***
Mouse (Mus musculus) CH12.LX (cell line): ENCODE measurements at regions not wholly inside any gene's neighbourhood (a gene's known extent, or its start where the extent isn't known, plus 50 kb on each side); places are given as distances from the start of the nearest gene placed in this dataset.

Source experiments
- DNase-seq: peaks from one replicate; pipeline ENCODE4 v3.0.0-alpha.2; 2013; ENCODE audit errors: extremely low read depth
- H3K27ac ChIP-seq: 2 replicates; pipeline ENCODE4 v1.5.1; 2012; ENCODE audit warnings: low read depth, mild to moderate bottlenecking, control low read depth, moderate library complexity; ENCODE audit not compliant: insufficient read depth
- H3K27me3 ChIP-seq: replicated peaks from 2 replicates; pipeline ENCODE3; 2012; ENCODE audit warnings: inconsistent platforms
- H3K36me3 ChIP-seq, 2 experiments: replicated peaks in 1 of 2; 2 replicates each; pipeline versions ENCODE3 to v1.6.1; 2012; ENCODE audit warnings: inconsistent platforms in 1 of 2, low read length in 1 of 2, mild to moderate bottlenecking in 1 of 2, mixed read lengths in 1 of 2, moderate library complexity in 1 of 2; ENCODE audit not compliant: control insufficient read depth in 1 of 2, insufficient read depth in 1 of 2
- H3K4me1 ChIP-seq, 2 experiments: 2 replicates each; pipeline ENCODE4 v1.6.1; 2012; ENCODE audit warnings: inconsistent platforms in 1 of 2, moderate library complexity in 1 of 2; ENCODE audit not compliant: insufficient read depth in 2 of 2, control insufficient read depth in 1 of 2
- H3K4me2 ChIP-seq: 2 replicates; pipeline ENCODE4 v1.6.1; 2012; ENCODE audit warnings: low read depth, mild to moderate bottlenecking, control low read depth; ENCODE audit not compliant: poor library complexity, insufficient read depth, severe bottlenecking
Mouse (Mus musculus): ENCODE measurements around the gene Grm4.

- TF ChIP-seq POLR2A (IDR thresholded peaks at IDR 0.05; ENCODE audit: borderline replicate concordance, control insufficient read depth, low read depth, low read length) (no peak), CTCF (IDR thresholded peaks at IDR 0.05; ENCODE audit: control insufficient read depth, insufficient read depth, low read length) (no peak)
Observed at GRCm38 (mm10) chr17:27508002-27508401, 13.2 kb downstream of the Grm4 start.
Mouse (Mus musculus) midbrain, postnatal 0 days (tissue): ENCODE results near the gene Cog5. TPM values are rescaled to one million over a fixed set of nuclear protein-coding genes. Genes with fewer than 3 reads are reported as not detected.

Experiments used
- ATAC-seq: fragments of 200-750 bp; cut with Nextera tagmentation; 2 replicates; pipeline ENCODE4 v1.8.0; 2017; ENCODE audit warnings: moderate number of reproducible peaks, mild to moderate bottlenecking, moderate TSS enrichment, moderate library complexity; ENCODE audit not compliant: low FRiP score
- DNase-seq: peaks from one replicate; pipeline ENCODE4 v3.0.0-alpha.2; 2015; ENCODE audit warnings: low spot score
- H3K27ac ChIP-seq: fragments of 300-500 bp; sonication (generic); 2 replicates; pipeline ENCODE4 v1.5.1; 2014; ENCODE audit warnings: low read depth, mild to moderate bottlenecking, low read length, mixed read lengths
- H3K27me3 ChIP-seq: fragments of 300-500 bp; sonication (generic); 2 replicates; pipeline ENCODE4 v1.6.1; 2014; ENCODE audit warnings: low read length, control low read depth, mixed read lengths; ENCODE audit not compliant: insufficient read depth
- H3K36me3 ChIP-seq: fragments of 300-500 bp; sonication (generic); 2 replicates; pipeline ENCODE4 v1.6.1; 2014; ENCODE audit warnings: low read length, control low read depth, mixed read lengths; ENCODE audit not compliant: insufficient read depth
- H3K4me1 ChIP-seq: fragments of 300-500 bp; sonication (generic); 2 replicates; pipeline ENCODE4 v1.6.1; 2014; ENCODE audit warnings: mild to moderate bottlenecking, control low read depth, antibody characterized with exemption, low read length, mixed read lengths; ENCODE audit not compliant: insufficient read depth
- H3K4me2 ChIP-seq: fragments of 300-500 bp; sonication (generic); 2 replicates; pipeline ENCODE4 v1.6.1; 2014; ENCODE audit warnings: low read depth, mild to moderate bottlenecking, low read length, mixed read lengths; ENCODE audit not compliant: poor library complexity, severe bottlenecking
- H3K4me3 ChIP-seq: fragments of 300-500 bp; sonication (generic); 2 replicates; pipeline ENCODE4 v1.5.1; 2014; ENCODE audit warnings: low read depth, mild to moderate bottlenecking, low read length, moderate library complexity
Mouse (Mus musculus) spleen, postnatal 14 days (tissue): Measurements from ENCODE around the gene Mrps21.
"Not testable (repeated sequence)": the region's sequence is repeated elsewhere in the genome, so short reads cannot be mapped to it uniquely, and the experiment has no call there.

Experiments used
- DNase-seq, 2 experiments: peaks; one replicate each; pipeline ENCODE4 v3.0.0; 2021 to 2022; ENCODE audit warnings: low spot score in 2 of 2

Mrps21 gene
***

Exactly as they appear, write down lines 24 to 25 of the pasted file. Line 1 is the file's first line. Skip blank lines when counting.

Experiments used
- DNase-seq, 2 experiments: peaks; one replicate each; pipeline ENCODE4 v3.0.0; 2021 to 2022; ENCODE audit warnings: low spot score in 2 of 2